By Dr. Gyan Pathak
The Union Government of India has just extended the validity of a key scheme bolstering equity support to Micro, Small and Medium Enterprises (MSMEs) for one year by facilitating Rs20,000 crore as subordinated debt which will now remain in force until March 31, 2023. The government that has been helping the sector at too slow a pace to help them survive, has even made statements as if they are doing a great thing, while the fact is that the Government of India does not even maintain the latest data about the MSMEs or job losses in them and therefore all their planning were planned and being implemented in the dark and does not meet the requirement on the ground.
One of the latest glaring example is usage of the six year old data of the National Sample Survey 73rd round conducted for the FY16 that reported existence of 6.33 crore unincorporated non-agriculture MSMEs in the country. The latest Ease of Doing Business for MSMEs annual report for the year 2021-22 has used that old data which is far removed from the ground reality. Modi government is perhaps afraid of using the latest data because the demonetization of 2016 had effected closure of millions of MSMEs, and millions others have been struggling to survive since then, and the situation was further worsened after implementation of GST without preparation in 2017, and lock down without preparation in 2020. The real current data on the status of MSMEs and job loss would have exposed the Modi government.
The subordinated debt scheme that has just been extended was aimed at benefitting only 2,00,000 stressed MSMEs and the amount earmarked was only a paltry Rs20,000 crore. Extension was made because of slow pace of its implementation, as in the case with Emergency Credit Line Guarantee Scheme (ECLGS) of Rs3 lakh crores collateral free Automatic loans for business including MSMEs for the year ending March 2021, which was extended upto March 2022 and was expanded to Rs4.5 lakh crore, now expanded to Rs 5 lakh crore for the year 2022-23. However, targets have never been achieved. Under ECLGS progress was dismal, and only Rs 2.82 lakh crore were sanctioned till November 12, 2021, of which only Rs 2.28 lakh crore was disbursed.
MSMEs have always been finding hard to get credit from banks, especially after the general lockdown of the country from March 24, 2020 after the outbreak of COVID-19, which hit them the hardest. Closures of the units made them even defaulters on loan repayment, and Modi government had announced the subordinated debt scheme as part of Atmanirbhar Bharat Package.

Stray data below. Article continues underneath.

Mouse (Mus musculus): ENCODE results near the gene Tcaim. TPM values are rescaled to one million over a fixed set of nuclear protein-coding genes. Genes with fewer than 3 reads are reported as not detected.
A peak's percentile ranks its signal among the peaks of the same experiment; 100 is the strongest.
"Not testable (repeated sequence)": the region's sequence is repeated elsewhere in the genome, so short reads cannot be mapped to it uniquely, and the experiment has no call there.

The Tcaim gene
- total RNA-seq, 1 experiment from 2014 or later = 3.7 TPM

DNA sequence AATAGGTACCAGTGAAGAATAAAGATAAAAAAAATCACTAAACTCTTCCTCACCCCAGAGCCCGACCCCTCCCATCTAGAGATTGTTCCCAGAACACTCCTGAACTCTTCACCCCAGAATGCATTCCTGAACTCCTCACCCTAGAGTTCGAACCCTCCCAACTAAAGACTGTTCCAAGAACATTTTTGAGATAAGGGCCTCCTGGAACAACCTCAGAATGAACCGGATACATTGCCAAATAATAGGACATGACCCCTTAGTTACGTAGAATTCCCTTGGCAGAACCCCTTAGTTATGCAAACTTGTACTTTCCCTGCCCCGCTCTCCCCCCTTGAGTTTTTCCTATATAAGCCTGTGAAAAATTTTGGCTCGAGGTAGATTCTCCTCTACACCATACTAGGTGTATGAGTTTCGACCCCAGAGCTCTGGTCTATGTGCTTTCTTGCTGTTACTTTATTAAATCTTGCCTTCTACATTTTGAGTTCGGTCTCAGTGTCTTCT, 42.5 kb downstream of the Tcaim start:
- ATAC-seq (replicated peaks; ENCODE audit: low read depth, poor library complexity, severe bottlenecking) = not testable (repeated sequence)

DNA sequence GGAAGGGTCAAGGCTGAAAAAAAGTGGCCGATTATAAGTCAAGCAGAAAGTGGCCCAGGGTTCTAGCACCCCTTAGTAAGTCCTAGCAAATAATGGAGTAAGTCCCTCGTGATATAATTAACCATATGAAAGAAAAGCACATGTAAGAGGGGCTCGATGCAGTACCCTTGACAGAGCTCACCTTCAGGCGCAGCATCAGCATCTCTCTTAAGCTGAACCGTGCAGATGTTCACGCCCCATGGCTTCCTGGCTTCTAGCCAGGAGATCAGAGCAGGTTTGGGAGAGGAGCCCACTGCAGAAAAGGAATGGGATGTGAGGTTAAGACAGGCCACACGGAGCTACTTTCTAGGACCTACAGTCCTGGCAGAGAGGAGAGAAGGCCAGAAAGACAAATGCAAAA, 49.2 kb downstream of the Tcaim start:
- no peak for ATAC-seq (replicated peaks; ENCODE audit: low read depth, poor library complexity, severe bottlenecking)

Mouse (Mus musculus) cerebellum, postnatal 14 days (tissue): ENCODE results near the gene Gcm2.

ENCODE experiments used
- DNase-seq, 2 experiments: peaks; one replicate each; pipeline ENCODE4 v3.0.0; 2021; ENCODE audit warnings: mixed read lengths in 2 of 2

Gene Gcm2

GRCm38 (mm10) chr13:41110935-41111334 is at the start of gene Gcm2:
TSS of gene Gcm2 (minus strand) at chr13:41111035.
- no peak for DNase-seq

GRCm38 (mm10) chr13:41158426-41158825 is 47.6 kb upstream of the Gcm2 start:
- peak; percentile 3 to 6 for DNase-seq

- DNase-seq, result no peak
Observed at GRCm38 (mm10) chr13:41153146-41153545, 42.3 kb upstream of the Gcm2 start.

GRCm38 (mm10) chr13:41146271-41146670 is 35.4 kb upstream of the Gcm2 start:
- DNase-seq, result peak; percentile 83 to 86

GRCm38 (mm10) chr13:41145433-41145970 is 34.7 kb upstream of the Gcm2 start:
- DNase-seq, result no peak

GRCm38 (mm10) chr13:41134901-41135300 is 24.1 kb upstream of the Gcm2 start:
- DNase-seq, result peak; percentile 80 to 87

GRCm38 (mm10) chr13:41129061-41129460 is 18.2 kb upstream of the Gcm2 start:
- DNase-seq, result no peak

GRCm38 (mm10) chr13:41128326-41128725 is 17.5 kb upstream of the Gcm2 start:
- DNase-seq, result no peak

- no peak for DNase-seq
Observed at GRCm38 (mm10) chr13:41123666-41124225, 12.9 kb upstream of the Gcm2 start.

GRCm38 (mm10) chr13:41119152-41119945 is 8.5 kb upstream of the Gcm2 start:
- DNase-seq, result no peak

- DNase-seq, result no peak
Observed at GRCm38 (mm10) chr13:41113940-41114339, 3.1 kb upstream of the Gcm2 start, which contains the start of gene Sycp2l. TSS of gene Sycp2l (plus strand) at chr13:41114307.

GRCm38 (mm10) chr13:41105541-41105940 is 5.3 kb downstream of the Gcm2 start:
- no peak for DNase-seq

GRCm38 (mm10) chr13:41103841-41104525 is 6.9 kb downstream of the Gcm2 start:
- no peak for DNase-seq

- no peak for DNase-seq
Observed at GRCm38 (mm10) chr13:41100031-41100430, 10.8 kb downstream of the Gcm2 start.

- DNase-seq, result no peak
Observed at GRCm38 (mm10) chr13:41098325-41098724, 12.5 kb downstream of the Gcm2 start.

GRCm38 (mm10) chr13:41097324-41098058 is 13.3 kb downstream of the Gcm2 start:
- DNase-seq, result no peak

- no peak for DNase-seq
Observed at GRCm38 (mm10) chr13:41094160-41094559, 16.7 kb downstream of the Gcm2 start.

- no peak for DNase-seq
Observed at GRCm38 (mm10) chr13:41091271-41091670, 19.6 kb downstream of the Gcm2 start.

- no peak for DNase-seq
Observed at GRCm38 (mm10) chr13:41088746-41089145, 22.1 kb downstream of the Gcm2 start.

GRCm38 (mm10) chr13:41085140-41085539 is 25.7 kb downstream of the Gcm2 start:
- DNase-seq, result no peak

Modi government has always been claiming that a number of initiatives under Atmanirbhar Bharat have been taken for creation MSMEs and job creation. On the one hand the plans are defective on account of the unavailability of the current data, as is self-evident from the annual report for the year 2021-22 on Ease of Doing Business for MSMEs which has also shared data relating to expenditure on major schemes for the nine-month period ended December 2021.
Modi government had more than doubled the budgetary allocation for the current financial year 2021-22 to Rs15,700 crore from Rs 7,572 crore in 2020-21, but actual expenditures remained meagre in several key schemes. For example, the Entrepreneurship and Skill Development Programmes aiming to promote new enterprises, building capacity of existing MSMEs and inculcate entrepreneurial culture spent only Rs1.83 crore out of Rs10 crore allotted. Rs19.43 crore were allocated for MSME competitive scheme for technological upgradation and competitiveness, but spent only Rs1.61 crore. Similarly ASPIRE scheme, which worked on setting up business incubators and looked at the commercialization of business ideas incurred and expenditure of only 4.31 crore as against an allocation of Rs 15 crore.
MSME-Innovative (Incubation), MSME-Innovation (Design), and MSME-Innovative (IPR) schemes that catered to awareness and development of incubation, product design, and intellectual property rights ecosystem for MSMEs saw an expenditure of Rs 1.52 crore, Rs 2.36 crore, and Rs 0.14 crore out of the allocated Rs 23.16 crore, Rs 15.21 crore, and Rs 25.57 crore respectively. The MSME Sustainable certification scheme to promote Zero Defect Zero Effect practices among MSMEs witnessed zero expenditure out of Rs 16 crore allocated.
Though other several other schemes for MSMEs reported relatively higher expenditure, it was still not satisfactory, for instance, Prime Minister Employment Generation Programme (PMEGP) could spend only 71 per cent, SME division only 52 per cent, Agro and Rural Industry division only 58 per cent, while overall expenditure of the MSME Ministry was only 68 per cent till December 2021.
The record shows how little Modi government is supporting MSME sector in the country to survive which employs over 90 per cent of the workforce in non-agriculture activities. It is therefore no wonder as to why MSMEs in the country are struggling to survive. Even gross non-performing assets of MSMEs or loans defaulted, rose by Rs 20,000 crore to Rs 1,65,732 crore as of September 2021, from Rs1,45,637 in September 2020. According to the RBI, bad loans of MSMEs now account for 9.6 per cent of gross advances of Rs 17.33 lakh crore as against 8.2 per cent in September 2020, and Rs 1,47,260 crore (8.8 per cent of advances) in September 2019.
No doubt, MSMEs in India need accelerated real support on the ground, not only high sounding names and numerous schemes in speeches and papers. It is key to the employment generation in large number to overcome joblessness in the country. (IPA Service)